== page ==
The external fund manager backed by Berkshire Hathaway’s Charlie Munger, Li Lu, makes no bones about it when he says ‘The biggest investment risk is not the volatility of prices, but whether you will suffer a permanent loss of capital. So it might be obvious that you need to consider debt, when you think about how risky any given stock is, because too much debt can sink a company. As with many other companies Canadian Utilities Limited (TSE:CU) makes use of debt. But the more important question is: how much risk is that debt creating?
When Is Debt A Problem?
Debt is a tool to help businesses grow, but if a business is incapable of paying off its lenders, then it exists at their mercy. Ultimately, if the company can’t fulfill its legal obligations to repay debt, shareholders could walk away with nothing. However, a more common (but still painful) scenario is that it has to raise new equity capital at a low price, thus permanently diluting shareholders. By replacing dilution, though, debt can be an extremely good tool for businesses that need capital to invest in growth at high rates of return. When we examine debt levels, we first consider both cash and debt levels, together.
What Is Canadian Utilities’s Net Debt?
As you can see below, Canadian Utilities had CA$9.03b of debt at September 2019, down from CA$10.2b a year prior. However, because it has a cash reserve of CA$978.0m, its net debt is less, at about CA$8.05b.
TSX:CU Historical Debt, November 12th 2019
A Look At Canadian Utilities’s Liabilities
Zooming in on the latest balance sheet data, we can see that Canadian Utilities had liabilities of CA$2.26b due within 12 months and liabilities of CA$12.4b due beyond that. Offsetting these obligations, it had cash of CA$978.0m as well as receivables valued at CA$532.0m due within 12 months. So its liabilities outweigh the sum of its cash and (near-term) receivables by CA$13.1b.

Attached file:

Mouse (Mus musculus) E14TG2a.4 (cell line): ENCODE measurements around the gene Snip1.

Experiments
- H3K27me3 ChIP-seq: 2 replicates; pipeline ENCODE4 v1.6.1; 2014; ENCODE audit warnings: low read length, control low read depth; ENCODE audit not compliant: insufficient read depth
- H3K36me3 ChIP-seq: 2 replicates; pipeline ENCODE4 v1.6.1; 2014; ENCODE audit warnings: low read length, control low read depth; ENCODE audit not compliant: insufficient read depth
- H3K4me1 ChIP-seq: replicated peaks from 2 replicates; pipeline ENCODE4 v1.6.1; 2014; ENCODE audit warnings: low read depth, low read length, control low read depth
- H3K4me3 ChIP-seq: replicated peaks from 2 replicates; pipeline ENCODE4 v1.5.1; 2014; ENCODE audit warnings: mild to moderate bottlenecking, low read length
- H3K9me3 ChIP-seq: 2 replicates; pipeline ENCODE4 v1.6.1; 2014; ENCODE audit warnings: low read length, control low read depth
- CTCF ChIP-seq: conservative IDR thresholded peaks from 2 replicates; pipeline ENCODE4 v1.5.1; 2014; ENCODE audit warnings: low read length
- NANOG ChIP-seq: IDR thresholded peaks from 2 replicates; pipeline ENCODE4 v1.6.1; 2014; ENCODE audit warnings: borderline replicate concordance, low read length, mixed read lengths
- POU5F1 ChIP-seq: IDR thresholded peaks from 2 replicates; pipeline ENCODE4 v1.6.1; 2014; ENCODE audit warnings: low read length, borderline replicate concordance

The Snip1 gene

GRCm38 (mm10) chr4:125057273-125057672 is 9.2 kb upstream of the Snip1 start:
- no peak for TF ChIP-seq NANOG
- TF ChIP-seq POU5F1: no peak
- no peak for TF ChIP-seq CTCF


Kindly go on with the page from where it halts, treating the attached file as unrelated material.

When you consider that this deficiency exceeds the company’s CA$10.5b market capitalization, you might well be inclined to review the balance sheet intently. Hypothetically, extremely heavy dilution would be required if the company were forced to pay down its liabilities by raising capital at the current share price.
We use two main ratios to inform us about debt levels relative to earnings. The first is net debt divided by earnings before interest, tax, depreciation, and amortization (EBITDA), while the second is how many times its earnings before interest and tax (EBIT) covers its interest expense (or its interest cover, for short). Thus we consider debt relative to earnings both with and without depreciation and amortization expenses.
Canadian Utilities’s debt is 4.4 times its EBITDA, and its EBIT cover its interest expense 2.7 times over. This suggests that while the debt levels are significant, we’d stop short of calling them problematic. On a lighter note, we note that Canadian Utilities grew its EBIT by 23% in the last year. If sustained, this growth should make that debt evaporate like a scarce drinking water during an unnaturally hot summer. The balance sheet is clearly the area to focus on when you are analysing debt. But ultimately the future profitability of the business will decide if Canadian Utilities can strengthen its balance sheet over time. So if you want to see what the professionals think, you might find this free report on analyst profit forecasts to be interesting.
Finally, a business needs free cash flow to pay off debt; accounting profits just don’t cut it. So we clearly need to look at whether that EBIT is leading to corresponding free cash flow. Over the last three years, Canadian Utilities reported free cash flow worth 6.4% of its EBIT, which is really quite low. For us, cash conversion that low sparks a little paranoia about is ability to extinguish debt.
On the face of it, Canadian Utilities’s interest cover left us tentative about the stock, and its level of total liabilities was no more enticing than the one empty restaurant on the busiest night of the year. But at least it’s pretty decent at growing its EBIT; that’s encouraging. It’s also worth noting that Canadian Utilities is in the Integrated Utilities industry, which is often considered to be quite defensive. Looking at the bigger picture, it seems clear to us that Canadian Utilities’s use of debt is creating risks for the company. If all goes well, that should boost returns, but on the flip side, the risk of permanent capital loss is elevated by the debt. Given our hesitation about the stock, it would be good to know if Canadian Utilities insiders have sold any shares recently.